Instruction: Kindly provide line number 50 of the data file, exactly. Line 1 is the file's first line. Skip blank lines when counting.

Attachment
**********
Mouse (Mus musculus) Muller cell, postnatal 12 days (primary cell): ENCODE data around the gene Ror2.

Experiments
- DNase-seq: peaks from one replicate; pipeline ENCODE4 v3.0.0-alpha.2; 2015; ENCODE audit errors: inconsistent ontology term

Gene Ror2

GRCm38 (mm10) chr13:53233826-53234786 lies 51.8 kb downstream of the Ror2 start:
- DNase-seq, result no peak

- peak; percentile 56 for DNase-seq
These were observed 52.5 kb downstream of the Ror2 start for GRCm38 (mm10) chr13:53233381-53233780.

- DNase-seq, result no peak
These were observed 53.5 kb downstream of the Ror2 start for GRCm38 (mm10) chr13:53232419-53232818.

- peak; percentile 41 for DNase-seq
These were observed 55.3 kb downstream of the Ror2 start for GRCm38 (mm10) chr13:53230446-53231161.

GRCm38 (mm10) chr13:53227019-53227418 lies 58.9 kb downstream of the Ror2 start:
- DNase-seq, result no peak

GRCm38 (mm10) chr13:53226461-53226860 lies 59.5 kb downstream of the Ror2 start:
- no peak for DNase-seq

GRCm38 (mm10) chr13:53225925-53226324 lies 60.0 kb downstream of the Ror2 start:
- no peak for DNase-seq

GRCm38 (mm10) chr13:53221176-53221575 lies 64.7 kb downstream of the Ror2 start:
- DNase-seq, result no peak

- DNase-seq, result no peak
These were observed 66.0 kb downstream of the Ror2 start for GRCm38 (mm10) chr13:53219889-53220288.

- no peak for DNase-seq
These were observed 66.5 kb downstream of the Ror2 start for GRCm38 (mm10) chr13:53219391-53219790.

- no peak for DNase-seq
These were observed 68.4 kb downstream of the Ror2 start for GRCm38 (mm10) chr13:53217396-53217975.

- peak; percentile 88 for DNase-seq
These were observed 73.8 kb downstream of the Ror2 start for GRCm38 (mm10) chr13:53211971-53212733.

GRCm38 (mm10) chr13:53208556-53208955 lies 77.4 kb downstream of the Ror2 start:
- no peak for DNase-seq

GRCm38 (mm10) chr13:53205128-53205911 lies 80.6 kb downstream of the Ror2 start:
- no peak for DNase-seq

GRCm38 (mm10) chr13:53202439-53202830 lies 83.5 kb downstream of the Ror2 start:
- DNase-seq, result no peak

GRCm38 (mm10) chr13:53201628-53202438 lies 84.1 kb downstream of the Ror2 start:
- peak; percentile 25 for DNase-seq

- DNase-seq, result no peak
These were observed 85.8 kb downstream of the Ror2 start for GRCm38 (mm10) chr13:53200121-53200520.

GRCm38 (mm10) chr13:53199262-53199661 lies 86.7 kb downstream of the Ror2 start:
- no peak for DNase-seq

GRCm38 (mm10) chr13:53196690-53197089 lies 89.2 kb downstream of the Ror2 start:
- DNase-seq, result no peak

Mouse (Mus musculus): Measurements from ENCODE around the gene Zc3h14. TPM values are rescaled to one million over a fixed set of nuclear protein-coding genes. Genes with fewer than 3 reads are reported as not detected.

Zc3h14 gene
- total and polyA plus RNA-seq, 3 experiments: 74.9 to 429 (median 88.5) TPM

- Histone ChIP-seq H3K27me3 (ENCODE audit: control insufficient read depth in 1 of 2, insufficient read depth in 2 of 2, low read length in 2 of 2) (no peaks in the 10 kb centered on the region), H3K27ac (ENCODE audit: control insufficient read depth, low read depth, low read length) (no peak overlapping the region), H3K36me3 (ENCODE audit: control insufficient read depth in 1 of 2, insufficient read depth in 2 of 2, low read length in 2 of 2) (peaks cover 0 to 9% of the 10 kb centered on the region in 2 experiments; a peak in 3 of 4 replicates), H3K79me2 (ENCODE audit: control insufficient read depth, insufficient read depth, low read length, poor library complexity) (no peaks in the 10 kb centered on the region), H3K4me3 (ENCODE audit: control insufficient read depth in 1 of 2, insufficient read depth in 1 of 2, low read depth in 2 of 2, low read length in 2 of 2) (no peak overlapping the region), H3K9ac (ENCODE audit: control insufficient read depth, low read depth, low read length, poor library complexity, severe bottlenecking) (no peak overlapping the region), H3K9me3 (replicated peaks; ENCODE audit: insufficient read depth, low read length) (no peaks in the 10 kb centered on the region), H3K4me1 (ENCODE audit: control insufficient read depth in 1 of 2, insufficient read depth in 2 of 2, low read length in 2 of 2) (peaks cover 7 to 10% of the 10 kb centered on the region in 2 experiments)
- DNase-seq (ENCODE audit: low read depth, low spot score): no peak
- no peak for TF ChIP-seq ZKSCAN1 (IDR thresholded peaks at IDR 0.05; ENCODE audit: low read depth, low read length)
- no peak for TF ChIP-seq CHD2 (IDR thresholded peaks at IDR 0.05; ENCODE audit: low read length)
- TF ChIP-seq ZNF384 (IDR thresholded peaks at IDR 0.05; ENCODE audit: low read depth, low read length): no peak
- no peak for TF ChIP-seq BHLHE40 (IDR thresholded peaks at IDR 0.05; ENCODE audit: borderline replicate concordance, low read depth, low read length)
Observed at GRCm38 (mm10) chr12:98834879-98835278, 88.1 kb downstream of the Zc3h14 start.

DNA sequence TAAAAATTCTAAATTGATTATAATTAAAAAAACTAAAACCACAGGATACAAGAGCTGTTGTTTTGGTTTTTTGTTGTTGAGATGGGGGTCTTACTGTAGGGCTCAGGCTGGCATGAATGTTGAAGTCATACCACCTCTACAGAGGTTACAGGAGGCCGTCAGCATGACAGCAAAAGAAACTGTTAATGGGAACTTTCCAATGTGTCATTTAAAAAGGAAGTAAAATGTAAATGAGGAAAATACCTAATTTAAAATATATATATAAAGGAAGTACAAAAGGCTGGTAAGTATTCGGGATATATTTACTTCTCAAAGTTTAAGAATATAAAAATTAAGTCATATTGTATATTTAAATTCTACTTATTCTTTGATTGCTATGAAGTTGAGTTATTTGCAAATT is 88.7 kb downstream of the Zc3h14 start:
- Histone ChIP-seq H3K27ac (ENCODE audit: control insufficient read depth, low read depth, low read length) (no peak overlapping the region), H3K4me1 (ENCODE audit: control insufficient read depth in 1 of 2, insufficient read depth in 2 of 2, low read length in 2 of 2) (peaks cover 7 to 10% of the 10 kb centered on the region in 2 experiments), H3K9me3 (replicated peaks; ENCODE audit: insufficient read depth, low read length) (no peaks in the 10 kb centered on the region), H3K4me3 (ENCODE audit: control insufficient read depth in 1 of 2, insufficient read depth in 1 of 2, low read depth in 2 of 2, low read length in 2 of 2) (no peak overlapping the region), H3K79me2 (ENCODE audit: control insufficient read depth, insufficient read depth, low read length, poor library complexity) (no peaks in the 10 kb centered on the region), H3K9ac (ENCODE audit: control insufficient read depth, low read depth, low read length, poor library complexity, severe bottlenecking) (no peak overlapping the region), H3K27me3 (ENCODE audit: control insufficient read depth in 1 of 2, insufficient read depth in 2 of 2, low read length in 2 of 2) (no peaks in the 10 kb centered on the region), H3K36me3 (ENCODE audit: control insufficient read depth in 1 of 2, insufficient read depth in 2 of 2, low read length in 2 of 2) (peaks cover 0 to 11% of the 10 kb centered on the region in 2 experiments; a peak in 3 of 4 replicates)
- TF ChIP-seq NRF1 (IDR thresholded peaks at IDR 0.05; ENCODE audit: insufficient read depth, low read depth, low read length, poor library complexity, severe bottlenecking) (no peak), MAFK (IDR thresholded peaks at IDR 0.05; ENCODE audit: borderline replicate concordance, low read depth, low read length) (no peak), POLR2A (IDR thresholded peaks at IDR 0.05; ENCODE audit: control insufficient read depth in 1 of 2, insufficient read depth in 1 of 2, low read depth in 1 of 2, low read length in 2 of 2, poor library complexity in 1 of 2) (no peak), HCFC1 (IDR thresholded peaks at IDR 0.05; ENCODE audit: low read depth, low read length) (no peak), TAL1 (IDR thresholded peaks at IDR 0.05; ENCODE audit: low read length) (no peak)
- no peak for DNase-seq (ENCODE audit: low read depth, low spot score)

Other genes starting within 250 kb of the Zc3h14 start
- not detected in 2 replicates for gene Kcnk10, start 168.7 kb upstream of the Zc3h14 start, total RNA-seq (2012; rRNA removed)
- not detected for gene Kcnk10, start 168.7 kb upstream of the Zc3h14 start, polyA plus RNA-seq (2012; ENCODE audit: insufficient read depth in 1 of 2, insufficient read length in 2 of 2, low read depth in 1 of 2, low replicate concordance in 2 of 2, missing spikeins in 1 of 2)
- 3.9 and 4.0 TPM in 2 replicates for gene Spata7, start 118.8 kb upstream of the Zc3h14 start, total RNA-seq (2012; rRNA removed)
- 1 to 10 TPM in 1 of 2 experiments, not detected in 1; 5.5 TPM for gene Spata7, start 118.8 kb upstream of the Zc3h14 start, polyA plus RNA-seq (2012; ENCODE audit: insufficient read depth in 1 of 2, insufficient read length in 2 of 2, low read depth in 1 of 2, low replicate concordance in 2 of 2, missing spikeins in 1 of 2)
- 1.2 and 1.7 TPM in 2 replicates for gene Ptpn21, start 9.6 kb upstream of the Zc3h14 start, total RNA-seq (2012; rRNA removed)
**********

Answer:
- TF ChIP-seq ZNF384 (IDR thresholded peaks at IDR 0.05; ENCODE audit: low read depth, low read length): no peak